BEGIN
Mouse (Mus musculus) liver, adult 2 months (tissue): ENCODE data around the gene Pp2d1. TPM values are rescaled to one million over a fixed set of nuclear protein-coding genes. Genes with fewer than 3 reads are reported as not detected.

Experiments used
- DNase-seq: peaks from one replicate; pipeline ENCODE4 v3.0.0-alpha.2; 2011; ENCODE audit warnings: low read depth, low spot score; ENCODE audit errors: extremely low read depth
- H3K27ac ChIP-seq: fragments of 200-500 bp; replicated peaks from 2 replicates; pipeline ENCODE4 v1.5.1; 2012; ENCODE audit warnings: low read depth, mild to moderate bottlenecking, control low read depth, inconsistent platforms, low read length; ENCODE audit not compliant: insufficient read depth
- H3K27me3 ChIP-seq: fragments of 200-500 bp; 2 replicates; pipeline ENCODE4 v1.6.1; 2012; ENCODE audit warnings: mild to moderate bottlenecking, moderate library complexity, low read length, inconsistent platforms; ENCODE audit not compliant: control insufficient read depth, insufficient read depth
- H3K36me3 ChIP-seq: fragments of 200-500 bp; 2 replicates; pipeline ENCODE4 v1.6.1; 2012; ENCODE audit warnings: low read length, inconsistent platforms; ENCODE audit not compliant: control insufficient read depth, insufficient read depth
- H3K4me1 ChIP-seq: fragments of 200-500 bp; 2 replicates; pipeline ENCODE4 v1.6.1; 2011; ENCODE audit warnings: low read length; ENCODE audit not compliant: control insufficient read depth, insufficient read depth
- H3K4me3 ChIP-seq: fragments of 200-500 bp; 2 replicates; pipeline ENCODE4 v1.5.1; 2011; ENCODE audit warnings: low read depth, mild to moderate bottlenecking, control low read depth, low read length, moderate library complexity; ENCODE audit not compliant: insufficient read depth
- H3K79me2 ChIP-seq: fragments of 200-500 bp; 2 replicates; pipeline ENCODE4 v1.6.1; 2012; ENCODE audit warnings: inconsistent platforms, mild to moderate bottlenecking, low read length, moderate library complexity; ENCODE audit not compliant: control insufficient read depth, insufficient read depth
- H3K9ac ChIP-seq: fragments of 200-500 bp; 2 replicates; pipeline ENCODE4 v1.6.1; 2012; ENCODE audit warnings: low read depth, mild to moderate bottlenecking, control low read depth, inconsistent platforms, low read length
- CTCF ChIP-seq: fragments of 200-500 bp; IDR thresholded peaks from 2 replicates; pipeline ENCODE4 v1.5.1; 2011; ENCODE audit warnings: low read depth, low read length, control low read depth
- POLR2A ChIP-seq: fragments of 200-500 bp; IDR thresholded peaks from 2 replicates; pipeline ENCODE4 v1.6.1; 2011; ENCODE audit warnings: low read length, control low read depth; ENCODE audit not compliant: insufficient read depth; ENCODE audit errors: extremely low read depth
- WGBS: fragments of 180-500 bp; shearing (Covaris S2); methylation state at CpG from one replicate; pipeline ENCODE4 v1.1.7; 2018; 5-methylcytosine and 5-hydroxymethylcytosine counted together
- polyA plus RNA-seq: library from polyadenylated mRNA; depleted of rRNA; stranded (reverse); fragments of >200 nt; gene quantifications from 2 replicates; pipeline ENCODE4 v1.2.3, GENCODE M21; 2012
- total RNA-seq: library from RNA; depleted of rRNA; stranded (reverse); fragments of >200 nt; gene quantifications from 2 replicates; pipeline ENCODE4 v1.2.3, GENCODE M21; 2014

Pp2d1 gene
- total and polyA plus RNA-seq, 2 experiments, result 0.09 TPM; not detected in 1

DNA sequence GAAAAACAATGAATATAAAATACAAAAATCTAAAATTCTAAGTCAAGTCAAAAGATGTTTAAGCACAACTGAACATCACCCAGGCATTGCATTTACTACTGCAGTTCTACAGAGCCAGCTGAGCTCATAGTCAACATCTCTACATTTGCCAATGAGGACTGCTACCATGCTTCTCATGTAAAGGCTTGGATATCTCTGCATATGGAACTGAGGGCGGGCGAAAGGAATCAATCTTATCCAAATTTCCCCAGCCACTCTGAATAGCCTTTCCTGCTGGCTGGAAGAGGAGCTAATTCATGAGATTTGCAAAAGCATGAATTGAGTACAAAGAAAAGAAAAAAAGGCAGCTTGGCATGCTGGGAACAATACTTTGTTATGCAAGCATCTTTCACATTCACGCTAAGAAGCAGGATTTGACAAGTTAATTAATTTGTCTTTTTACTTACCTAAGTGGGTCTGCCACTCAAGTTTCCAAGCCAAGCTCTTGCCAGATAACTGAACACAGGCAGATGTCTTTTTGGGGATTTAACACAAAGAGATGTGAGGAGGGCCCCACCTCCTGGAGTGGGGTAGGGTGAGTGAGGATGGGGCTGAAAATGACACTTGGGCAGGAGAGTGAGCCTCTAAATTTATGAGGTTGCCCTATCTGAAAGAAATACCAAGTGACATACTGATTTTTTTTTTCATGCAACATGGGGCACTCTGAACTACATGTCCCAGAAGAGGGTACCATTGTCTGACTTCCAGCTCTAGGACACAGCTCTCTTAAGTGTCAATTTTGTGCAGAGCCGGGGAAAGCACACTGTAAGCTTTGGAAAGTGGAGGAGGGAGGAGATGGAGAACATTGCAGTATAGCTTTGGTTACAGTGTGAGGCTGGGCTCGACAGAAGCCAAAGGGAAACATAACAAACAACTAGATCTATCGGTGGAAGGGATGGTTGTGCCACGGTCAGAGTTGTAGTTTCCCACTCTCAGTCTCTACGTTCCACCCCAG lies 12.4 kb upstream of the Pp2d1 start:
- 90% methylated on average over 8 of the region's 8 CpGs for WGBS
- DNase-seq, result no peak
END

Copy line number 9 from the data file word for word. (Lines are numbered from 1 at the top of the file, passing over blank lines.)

- H3K79me2 ChIP-seq: fragments of 200-500 bp; 2 replicates; pipeline ENCODE4 v1.6.1; 2012; ENCODE audit warnings: inconsistent platforms, mild to moderate bottlenecking, low read length, moderate library complexity; ENCODE audit not compliant: control insufficient read depth, insufficient read depth